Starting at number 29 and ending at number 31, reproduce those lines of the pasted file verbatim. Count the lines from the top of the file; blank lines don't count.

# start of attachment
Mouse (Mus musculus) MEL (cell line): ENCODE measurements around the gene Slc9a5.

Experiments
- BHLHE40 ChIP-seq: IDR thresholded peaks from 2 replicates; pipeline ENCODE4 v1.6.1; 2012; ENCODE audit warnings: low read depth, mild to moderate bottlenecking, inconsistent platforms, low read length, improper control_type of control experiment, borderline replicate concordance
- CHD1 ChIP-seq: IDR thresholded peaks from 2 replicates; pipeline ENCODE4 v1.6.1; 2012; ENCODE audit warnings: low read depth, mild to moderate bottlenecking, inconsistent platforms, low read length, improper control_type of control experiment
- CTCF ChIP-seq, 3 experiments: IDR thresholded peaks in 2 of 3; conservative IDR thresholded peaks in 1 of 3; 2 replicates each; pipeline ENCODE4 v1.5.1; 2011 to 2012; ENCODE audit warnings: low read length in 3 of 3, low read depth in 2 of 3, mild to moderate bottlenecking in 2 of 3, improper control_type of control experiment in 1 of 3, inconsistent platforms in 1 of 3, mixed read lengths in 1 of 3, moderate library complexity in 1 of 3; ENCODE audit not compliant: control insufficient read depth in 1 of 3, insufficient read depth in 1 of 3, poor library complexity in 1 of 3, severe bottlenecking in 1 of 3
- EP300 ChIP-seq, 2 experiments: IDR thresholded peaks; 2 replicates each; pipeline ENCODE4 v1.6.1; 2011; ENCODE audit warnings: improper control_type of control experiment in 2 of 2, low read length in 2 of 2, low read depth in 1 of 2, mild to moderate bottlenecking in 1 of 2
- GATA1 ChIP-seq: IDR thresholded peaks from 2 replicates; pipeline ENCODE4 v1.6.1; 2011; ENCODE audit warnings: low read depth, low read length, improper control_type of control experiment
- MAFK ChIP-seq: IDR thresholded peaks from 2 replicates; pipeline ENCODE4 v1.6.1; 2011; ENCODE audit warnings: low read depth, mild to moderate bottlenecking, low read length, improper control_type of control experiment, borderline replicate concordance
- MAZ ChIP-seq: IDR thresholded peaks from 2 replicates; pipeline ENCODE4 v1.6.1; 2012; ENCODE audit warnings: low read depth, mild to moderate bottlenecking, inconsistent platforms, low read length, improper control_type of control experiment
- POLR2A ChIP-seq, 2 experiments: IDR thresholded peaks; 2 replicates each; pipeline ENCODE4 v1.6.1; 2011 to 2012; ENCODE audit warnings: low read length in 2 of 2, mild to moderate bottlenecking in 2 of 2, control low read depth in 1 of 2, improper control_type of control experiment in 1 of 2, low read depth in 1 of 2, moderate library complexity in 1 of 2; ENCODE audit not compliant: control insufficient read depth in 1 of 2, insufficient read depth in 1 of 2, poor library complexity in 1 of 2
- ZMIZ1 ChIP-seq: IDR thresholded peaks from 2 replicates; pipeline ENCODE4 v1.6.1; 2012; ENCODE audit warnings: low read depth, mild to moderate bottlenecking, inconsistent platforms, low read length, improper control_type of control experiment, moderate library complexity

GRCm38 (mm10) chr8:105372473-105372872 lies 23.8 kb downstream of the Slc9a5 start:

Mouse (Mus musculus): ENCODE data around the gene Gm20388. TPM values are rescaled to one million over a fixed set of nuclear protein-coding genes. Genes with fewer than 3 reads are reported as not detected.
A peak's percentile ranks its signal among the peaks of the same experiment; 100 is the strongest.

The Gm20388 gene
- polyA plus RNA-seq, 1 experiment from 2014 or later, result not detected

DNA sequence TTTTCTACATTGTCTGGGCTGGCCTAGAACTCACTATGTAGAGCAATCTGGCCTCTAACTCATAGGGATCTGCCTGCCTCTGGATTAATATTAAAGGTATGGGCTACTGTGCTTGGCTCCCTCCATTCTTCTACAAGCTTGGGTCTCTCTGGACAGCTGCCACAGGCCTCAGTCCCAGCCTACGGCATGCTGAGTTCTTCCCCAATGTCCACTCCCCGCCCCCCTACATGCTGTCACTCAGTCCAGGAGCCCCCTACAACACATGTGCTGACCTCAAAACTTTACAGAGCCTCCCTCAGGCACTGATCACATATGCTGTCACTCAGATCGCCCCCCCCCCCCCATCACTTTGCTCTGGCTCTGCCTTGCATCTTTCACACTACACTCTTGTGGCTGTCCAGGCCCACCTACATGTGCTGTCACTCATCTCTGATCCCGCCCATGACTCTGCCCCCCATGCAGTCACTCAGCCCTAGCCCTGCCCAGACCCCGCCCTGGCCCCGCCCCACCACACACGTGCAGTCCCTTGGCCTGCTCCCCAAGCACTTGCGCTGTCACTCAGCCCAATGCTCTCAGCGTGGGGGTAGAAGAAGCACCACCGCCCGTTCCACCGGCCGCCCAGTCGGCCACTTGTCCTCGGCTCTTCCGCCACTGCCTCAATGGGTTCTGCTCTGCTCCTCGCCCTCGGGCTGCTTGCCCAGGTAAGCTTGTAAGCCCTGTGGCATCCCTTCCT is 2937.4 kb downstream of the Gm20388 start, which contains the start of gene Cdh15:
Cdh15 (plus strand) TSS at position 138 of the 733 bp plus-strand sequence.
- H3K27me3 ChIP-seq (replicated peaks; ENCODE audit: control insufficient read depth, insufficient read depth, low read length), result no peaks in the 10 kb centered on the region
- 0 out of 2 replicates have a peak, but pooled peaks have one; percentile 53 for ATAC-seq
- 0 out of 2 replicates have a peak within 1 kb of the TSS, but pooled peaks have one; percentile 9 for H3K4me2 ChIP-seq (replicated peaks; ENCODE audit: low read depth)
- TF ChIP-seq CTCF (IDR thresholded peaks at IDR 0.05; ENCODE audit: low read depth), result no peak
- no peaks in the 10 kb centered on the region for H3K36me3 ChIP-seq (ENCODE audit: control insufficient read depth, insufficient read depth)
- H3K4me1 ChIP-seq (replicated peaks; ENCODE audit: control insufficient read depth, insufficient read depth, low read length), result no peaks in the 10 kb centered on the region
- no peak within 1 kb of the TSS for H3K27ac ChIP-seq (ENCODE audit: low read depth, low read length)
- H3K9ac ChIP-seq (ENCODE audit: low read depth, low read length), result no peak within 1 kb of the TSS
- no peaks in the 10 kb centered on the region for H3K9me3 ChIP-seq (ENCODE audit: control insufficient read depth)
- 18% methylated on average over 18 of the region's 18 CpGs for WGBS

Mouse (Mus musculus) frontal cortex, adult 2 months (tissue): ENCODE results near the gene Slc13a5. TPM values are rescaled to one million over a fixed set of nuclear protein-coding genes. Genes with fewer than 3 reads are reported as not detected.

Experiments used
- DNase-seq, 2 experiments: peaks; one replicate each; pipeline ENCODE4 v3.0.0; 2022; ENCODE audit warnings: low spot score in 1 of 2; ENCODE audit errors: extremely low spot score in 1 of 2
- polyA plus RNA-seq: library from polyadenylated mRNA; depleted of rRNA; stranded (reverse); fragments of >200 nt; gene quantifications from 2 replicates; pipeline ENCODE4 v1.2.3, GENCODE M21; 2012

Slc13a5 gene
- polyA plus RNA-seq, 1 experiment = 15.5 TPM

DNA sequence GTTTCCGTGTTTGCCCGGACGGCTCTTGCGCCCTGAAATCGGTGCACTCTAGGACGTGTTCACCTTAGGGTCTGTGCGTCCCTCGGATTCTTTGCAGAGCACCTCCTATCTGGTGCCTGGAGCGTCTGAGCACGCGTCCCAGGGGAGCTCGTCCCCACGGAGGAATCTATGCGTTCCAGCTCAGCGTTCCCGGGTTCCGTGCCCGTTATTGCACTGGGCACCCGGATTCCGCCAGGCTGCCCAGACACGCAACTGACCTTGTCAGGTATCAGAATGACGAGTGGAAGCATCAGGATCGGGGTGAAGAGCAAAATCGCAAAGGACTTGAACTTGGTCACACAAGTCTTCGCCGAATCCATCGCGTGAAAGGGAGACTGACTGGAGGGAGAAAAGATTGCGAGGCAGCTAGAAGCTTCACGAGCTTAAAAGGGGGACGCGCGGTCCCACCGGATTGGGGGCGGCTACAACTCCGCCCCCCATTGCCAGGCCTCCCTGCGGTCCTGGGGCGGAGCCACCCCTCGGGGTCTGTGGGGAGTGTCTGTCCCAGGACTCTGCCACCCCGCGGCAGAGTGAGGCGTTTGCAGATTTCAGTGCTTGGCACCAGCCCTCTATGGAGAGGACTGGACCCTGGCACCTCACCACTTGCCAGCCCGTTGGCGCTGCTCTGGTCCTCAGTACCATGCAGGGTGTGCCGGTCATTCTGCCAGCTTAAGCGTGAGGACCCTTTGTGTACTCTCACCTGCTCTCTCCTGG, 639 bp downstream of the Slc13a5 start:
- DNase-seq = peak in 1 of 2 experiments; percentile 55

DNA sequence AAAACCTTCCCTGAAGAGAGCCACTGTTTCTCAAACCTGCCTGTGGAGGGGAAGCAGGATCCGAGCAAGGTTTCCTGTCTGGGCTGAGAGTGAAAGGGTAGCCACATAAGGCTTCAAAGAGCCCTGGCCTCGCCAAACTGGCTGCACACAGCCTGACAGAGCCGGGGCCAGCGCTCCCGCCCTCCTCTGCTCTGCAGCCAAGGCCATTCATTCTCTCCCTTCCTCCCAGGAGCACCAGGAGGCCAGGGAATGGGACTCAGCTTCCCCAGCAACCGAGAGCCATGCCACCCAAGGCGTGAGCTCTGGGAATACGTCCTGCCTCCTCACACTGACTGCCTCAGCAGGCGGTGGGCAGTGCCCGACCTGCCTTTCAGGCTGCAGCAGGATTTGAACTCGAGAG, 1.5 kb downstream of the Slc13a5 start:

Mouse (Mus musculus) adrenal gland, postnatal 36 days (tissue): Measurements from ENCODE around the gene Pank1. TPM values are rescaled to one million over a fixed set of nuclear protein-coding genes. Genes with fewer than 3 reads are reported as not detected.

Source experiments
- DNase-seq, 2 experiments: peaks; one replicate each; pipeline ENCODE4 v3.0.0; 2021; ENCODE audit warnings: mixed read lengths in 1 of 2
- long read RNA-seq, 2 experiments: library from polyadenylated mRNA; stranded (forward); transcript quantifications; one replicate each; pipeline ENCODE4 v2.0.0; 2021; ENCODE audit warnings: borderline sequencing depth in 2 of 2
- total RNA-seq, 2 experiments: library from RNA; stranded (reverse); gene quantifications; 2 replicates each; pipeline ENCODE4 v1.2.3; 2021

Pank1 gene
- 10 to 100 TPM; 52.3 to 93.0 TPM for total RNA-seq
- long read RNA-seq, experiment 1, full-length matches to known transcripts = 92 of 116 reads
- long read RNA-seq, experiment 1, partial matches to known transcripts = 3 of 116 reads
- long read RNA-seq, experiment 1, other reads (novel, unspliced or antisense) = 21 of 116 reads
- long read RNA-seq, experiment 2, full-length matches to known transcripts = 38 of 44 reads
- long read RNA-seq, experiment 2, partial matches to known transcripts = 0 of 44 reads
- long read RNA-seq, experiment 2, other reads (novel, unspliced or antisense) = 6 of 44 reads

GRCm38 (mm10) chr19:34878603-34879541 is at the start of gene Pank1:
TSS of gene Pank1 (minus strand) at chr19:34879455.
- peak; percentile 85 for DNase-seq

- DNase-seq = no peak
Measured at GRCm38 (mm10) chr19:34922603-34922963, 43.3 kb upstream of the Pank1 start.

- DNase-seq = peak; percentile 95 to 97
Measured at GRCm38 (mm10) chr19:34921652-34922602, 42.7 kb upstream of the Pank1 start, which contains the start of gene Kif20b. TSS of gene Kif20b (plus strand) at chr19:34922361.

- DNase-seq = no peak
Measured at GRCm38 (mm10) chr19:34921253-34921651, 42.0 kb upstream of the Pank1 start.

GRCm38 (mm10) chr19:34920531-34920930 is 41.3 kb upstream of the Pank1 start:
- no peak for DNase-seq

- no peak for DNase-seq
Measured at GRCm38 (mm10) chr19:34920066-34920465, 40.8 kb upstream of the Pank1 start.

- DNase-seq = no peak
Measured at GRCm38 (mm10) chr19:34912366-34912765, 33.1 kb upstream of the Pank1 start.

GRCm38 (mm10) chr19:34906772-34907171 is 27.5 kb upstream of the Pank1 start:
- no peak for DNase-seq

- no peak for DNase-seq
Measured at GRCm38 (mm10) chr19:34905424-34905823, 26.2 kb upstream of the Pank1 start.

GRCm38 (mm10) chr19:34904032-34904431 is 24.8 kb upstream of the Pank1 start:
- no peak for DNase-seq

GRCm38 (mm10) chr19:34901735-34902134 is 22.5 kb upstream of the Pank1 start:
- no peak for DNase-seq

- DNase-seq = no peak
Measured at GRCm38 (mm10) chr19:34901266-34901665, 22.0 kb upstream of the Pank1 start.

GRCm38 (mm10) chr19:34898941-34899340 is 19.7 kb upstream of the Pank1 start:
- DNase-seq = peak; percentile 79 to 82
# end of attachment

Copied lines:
Mouse (Mus musculus) frontal cortex, adult 2 months (tissue): ENCODE results near the gene Slc13a5. TPM values are rescaled to one million over a fixed set of nuclear protein-coding genes. Genes with fewer than 3 reads are reported as not detected.

Experiments used
- DNase-seq, 2 experiments: peaks; one replicate each; pipeline ENCODE4 v3.0.0; 2022; ENCODE audit warnings: low spot score in 1 of 2; ENCODE audit errors: extremely low spot score in 1 of 2